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Brave New World

Brave New World

  

by Aldous Huxley

Brave New World Theme of Science

Huxley wrote that the focus of Brave New World isn't science itself, but science as it affects people. Just like how Twilight isn't a book about vampires, so to speak, but a book about how vampires affect people. The vision Huxley paints of a high-tech, futuristic society is both horrifying and fascinating. In a world where people are controlled down to their very impulses, emotions, and thoughts, science tends to imprison humanity more than liberate us. Because of this, "science" is somewhat bastardized by those who seek to control; they use what's useful, but limit what's "dangerous."

Questions About Science

  1. What's the difference between writing about science per se and writing about science as it affects humans? Huxley claims he did the latter and not the former; does that seem true?
  2. Mustapha reminds John, Bernard, and Helmholtz that science is dangerous and needs to be muzzled, but also that it's useful if harnessed properly. Do the benefits of science outweigh the drawbacks in Brave New World?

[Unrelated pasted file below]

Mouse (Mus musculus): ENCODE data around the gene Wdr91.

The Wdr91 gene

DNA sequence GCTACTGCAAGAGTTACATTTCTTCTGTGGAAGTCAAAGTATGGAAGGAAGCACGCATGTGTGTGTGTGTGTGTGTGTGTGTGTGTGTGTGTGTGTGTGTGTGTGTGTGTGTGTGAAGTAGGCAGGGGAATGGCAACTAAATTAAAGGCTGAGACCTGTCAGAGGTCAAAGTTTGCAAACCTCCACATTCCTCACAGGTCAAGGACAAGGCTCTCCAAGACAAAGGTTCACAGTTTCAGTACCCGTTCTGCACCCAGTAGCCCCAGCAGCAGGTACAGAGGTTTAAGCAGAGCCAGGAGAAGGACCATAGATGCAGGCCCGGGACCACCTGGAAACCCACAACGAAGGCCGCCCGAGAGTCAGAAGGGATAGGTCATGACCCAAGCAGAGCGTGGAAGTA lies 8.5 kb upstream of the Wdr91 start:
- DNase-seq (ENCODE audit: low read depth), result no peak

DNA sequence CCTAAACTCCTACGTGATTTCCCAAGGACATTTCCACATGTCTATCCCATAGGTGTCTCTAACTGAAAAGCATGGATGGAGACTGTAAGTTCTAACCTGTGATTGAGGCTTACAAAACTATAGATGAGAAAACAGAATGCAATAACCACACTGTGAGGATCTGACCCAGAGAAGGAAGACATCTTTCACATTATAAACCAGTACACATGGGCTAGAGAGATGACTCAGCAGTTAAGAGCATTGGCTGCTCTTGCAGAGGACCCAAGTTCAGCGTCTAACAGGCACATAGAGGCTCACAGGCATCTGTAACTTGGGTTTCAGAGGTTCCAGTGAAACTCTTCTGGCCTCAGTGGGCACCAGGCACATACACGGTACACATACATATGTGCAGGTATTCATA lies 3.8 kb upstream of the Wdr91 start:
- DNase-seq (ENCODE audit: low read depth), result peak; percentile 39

3. Does Brave New World condemn science in our own world?

Chew on This

Try on an opinion or two, start a debate, or play the devil’s advocate.

Science is subservient to human nature in Brave New World; tools like the Violent Passion Surrogate and the Pregnancy Substitute prove that science must cater to the needs of the human body because it cannot overcome them.

Science trumps human nature in Brave New World; tools like the Violent Passion Surrogate and the Pregnancy Substitute prove that science is effectively able to replace all natural functions.

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